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Feb 6, 2008 08:05 PM

difference b/w Middle Eastern and Mediterranean cuisine

Sorry to sound naïve, but I am learning about cooking through cookbooks, looking at restaurant menus online, and both Middle Eastern and Mediterranean cuisine are melding in my mind. I keep reading about foods like bugler, lentils, hummus, olive oil, etc. associated with both these cultures/regions. What is the difference? Is Greece and France considered Med.? Once again, I apologize for my ignorance (keep in mind I am a newbie and trying to learn!)


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  1. The Middle East and mediterranean region overlap. Greek, Turkish, and the Arab foods of certain countries that were part of the Ottoman empire, share a lot of cooking styles, dishes, and ingredients. However, the same dishes take on regional variation. For example, and Egyptian ba'lawa (baklava) would more likely be made with walnuts, while a Syrian one would be made with pistachios and have a bit of orange essence in the syrup. Or Turkish dolma would be seasoned with dill, while a Lebanese wara' ainab (dolma or stuffed vine leaf) would be seasoned with flat leaf parsley. I don't know much about French food, but I think that falls into a different regional category, as does Spanish. Food in the Balkans, however, does share some of that Greek/Turkish/Middle East commonality, once again because of the Turkish historical influences on that region.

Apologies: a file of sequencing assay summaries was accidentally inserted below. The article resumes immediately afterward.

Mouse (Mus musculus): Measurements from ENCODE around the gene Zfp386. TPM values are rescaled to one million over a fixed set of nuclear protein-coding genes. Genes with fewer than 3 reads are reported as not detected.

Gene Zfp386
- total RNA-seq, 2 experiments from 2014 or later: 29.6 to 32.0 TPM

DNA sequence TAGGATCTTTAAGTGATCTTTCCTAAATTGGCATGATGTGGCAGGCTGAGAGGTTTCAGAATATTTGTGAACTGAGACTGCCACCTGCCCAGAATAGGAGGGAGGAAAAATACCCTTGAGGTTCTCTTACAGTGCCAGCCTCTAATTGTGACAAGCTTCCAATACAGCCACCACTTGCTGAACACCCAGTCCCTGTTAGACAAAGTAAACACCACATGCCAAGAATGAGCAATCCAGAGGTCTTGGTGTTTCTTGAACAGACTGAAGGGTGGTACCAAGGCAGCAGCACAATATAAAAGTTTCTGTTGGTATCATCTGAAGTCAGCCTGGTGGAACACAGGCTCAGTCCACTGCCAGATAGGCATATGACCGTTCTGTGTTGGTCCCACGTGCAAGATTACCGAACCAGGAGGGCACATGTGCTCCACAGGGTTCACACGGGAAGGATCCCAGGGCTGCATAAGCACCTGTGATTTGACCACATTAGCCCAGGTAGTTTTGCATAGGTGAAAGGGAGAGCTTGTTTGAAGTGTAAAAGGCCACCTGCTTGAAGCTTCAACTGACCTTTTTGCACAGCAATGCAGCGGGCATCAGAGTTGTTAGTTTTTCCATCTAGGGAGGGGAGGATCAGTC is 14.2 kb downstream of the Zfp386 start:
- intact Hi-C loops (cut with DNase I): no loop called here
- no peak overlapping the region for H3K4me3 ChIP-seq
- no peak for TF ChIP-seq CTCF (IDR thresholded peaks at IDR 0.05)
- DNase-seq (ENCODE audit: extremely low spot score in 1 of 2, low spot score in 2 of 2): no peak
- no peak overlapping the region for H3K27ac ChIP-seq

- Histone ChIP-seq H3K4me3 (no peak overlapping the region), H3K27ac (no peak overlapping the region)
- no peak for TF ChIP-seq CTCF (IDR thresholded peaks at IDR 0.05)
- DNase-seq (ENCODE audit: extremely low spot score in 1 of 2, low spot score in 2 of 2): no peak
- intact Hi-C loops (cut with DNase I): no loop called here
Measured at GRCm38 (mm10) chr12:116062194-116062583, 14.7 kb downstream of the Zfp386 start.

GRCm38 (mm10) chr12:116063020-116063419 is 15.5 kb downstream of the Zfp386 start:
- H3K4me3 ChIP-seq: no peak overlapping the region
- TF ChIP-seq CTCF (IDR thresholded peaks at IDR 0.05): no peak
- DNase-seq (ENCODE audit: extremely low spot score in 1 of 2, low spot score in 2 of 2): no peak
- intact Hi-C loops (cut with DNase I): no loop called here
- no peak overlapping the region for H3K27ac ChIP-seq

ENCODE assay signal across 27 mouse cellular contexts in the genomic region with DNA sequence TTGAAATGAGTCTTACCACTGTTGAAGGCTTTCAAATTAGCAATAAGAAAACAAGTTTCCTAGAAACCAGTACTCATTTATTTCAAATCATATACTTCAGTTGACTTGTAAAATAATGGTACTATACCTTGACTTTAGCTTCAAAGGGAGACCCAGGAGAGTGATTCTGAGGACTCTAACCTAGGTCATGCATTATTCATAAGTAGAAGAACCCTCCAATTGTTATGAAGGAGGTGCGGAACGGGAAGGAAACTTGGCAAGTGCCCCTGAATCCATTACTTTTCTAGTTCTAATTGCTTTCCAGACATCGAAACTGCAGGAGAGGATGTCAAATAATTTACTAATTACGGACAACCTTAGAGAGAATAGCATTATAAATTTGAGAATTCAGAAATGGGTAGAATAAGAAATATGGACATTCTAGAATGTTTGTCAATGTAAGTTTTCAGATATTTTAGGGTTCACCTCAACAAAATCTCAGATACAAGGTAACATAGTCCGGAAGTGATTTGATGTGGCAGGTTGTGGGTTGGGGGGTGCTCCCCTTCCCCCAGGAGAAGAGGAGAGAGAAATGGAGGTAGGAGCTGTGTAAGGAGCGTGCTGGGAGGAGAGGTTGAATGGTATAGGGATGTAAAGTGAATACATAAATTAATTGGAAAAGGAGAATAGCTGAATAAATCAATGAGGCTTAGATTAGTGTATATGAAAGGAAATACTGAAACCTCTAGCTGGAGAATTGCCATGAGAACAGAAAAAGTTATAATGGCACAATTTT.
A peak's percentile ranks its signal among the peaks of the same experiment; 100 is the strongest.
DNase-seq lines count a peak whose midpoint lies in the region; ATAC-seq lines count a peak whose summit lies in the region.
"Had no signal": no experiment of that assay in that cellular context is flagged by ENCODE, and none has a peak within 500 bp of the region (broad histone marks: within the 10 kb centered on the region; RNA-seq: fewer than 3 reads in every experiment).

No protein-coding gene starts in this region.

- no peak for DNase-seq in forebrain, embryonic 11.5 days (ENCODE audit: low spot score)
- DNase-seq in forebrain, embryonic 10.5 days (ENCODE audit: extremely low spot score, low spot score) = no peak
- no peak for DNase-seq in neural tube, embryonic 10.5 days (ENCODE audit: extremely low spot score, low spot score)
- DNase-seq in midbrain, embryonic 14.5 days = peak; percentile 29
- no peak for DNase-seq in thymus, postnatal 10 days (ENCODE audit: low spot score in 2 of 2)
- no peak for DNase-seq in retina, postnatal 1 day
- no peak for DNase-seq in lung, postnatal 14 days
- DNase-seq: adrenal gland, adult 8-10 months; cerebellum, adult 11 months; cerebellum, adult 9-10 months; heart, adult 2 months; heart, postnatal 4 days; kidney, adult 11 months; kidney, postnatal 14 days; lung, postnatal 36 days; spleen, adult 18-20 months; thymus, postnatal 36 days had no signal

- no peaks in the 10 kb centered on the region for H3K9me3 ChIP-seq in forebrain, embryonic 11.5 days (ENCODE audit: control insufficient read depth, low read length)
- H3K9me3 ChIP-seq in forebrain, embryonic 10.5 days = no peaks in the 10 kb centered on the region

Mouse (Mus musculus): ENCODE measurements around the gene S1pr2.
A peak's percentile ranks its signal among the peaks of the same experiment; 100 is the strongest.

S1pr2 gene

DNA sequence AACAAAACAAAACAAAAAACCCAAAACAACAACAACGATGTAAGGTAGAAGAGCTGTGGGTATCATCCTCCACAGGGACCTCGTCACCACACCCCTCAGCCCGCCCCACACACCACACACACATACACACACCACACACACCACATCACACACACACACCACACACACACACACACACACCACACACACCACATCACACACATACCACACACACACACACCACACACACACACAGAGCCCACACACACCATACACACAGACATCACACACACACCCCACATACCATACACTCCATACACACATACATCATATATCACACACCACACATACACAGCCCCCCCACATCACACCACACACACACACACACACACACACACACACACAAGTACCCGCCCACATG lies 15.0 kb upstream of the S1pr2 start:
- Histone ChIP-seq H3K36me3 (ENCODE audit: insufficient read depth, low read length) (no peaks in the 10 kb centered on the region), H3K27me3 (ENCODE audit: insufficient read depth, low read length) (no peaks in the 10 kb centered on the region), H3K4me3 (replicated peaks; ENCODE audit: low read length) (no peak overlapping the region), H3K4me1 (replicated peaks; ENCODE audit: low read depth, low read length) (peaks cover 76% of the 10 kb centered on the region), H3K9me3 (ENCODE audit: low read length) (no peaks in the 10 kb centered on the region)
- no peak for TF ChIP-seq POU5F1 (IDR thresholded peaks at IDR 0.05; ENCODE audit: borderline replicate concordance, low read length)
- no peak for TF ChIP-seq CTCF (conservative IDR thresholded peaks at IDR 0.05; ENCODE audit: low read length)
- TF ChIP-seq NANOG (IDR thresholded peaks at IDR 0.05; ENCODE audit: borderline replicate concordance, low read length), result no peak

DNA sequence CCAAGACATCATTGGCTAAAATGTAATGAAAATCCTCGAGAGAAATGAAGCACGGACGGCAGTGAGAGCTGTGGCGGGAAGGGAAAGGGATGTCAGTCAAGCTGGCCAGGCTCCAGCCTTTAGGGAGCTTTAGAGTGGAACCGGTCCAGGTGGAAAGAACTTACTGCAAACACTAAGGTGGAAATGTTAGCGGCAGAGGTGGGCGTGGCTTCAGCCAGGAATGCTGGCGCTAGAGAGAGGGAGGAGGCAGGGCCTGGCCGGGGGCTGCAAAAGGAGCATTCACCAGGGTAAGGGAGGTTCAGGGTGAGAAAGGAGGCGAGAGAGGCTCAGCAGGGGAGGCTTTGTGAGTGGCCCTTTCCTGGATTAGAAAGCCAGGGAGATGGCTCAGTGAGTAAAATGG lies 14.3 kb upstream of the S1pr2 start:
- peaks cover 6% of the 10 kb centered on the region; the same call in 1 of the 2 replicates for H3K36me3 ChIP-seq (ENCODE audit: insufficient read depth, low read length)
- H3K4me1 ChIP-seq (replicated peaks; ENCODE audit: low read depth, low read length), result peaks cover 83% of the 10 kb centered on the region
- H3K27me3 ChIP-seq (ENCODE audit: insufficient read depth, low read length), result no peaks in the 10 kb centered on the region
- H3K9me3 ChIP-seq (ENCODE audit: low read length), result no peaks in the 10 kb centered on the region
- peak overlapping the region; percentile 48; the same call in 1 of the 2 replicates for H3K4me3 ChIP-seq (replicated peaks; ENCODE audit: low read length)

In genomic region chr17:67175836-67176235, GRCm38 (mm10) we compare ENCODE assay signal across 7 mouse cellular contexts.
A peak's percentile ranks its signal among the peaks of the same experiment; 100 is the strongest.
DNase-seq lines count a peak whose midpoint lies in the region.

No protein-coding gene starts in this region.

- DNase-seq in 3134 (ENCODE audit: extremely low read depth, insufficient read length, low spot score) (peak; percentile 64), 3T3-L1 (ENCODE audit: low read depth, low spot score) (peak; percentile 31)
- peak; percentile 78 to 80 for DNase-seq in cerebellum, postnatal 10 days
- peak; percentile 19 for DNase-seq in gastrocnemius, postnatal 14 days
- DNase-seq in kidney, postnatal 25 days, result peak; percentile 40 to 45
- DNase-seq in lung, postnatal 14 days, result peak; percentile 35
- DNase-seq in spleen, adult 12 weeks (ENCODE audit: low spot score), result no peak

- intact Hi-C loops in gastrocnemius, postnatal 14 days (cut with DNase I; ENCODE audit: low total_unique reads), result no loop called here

1. If you look at a map, it will become clear.

      There are distinct cuisines throughout the Mediterranean. Starting on its northern shores and working east, you have the distinctiveness of each of Spain, France and Italy (and , of course, the differing cusines within those parts of the countires which are away from the sea. Greece, Turkey and Cyprus have similarities and, as you move eastwards you get into what would normally be thought of as "middle eastern". I think of "middle eastern" as eastwards from Syria, Lebanon and Palestine and through Iraq and Iran. As you reach the eastern part of Iran, you then find similarities with, say, Pakistani food.

      Returning to the Med., the cuisine changes again along the North African coast, now travelling back westwards. There are still "middle eastern" influences but there are distinct herbs, spices and other flavourings. As you find yourself in Morocco, you'll find similarities with the cusine of southern Spain - but then it is only 8 miles away.

      If you're using different cookbooks, you'll be able to relate the different ingredients to the nationalities and, I'm sure, it all make much more sense.